Is the buy-side ready for the uncleared margin rules?
AcadiaSoft CEO Chris Walsh and his team have been with the industry every step of the way since the rules were first implemented in September 2016, and have since been working tirelessly to ensure that all firms – from the biggest banks to the smallest hedge funds – can seamlessly comply with the new initial margin requirements.
After the financial crisis, the Basel Committee on Banking Supervision (BCBS) and the International Organisation of Securities Commissions (IOSCO) introduced a new set of regulations that significantly changed the existing margin framework of the uncleared derivatives market. The uncleared margin rules (known as “UMR” to industry insiders) standardize the posting and collecting terms of variation margin and introduce a new requirement for the posting and collection of initial margin.
Beginning with the largest banks in September 2016, the UMR were initially established over five annual phases, determined by a firm’s “Average Aggregate Notional Amount,” which is calculated by the total outstanding amount of non-cleared derivative positions during the prescribed observation period on a gross notional basis.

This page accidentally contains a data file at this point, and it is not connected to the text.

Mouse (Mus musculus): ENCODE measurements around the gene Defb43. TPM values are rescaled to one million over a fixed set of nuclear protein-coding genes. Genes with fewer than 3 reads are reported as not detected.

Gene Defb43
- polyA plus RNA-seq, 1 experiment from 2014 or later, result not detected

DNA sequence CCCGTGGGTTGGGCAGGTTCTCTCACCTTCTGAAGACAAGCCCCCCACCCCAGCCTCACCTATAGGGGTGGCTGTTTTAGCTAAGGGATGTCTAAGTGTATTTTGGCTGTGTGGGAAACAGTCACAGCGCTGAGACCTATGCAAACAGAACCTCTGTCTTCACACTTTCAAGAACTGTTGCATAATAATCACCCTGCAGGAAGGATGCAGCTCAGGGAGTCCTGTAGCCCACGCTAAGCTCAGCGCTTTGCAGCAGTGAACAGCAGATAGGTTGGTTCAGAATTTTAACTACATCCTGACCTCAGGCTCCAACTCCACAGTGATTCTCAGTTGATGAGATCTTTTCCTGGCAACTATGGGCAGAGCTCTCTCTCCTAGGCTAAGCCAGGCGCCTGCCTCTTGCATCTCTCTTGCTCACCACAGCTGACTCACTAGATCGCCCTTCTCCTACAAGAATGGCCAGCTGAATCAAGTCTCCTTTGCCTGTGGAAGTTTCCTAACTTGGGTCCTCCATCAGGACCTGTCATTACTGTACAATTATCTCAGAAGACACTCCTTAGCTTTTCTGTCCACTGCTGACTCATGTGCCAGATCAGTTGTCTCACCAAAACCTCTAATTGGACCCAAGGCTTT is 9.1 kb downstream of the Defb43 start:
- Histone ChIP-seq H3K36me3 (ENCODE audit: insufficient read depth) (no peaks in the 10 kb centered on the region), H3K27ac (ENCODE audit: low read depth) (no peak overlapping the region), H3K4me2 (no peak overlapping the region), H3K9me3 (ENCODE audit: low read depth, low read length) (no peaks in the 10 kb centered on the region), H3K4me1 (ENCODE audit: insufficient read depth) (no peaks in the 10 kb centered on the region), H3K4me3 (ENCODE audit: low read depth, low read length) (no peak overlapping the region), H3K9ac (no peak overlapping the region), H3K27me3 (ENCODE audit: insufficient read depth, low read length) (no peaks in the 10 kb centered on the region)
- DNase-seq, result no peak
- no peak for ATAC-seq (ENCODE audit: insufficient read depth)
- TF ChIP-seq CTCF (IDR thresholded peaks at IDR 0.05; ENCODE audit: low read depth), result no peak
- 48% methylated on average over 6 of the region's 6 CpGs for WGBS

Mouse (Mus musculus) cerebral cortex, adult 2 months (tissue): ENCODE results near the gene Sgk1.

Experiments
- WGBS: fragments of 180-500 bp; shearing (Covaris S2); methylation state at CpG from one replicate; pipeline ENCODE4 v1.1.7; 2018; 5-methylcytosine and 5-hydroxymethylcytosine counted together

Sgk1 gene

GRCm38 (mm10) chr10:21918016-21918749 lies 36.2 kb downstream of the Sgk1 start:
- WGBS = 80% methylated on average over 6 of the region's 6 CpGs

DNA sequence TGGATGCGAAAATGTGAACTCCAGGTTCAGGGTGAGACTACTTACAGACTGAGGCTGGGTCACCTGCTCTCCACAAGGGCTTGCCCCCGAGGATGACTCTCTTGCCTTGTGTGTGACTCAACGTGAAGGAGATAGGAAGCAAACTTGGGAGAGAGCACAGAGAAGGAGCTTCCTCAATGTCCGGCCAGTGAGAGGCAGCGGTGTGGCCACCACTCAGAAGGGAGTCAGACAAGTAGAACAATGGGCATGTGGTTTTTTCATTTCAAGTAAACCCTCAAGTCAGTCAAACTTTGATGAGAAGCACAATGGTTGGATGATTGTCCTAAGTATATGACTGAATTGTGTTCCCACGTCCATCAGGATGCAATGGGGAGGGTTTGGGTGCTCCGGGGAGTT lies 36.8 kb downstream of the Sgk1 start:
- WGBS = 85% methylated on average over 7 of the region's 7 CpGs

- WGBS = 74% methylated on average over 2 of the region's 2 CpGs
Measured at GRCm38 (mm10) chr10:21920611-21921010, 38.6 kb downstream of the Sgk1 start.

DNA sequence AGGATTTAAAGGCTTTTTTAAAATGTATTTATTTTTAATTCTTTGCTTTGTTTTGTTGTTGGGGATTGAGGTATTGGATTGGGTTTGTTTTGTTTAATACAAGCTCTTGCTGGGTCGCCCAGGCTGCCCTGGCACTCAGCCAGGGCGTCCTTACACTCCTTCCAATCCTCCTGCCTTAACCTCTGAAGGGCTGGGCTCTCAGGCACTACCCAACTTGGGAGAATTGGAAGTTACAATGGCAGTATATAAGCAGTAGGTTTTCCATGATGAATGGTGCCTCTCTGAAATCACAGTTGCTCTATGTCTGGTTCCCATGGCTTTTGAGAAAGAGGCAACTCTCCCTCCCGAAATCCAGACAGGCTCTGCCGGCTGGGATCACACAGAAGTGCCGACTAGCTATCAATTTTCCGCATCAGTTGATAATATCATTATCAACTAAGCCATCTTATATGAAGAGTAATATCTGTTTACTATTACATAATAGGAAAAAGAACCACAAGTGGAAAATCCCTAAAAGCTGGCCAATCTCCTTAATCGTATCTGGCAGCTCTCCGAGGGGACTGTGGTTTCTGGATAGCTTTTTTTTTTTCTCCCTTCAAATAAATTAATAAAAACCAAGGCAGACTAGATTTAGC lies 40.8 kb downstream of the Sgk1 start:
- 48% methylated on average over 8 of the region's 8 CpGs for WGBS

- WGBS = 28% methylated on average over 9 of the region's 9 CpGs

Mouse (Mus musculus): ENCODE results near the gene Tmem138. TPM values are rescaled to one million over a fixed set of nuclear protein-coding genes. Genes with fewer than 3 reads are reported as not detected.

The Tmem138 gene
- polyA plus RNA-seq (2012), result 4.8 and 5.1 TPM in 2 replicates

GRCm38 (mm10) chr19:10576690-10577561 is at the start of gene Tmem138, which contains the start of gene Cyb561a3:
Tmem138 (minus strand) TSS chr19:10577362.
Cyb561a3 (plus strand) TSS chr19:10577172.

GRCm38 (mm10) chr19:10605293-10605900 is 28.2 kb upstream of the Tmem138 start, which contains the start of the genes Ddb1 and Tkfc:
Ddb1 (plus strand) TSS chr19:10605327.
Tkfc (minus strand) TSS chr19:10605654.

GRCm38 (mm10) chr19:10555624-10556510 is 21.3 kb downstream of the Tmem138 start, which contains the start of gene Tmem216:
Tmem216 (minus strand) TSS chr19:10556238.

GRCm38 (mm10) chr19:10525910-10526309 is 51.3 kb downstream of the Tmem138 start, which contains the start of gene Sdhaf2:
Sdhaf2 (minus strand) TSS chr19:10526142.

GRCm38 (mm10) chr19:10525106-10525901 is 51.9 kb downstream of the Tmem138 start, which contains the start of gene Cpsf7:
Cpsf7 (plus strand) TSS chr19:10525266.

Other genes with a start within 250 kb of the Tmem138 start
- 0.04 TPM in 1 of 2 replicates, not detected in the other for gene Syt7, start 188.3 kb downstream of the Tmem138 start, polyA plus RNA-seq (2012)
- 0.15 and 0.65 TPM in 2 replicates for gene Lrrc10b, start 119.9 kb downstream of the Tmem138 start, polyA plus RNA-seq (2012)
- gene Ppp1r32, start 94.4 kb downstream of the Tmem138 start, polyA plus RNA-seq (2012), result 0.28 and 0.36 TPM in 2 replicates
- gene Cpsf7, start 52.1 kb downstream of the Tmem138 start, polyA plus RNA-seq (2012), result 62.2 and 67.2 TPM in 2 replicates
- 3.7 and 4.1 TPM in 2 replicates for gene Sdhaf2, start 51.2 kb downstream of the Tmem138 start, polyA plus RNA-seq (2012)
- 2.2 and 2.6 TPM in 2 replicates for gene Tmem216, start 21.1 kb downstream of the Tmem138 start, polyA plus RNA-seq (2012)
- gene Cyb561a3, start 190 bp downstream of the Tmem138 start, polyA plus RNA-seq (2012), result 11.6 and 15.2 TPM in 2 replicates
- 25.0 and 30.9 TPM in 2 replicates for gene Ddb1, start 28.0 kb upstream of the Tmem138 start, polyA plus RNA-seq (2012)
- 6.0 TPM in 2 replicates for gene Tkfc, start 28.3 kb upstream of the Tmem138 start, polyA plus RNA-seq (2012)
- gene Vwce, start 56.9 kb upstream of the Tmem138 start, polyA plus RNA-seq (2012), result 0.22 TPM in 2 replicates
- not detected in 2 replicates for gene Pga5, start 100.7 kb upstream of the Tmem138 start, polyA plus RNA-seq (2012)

In July 2019, BCBS and IOSCO agreed to add a sixth phase to the implementation period, extending the final deadline to September 2021. Over the next two years, hundreds of buy-side firms will be coming into scope for the rules.
As the industry scrambles to prepare for the final phases, Traders Magazine’s Editor John D’Antona Jr. sat down with Walsh to discuss AcadiaSoft’s role in the UMR race and what’s next for the regtech firm.
Traders Magazine: Tell us a little bit about the history of AcadiaSoft and how the company has evolved.
Chris Walsh: AcadiaSoft was created as a direct response to the financial crisis and the new regulations that were implemented as a result of the crisis. Our initial focus was collateral management. We standardized collateralization, taking a manual process and transforming it to completely electronic communication.
While we were busy eliminating email, the regulators were about to set into motion a new set of standards that would reset the framework for the uncleared derivatives market, which we know now as the Uncleared Margin Rules. Once the rules were announced, we set out to develop solutions that could be seamlessly integrated while mitigating risk and improving efficiency.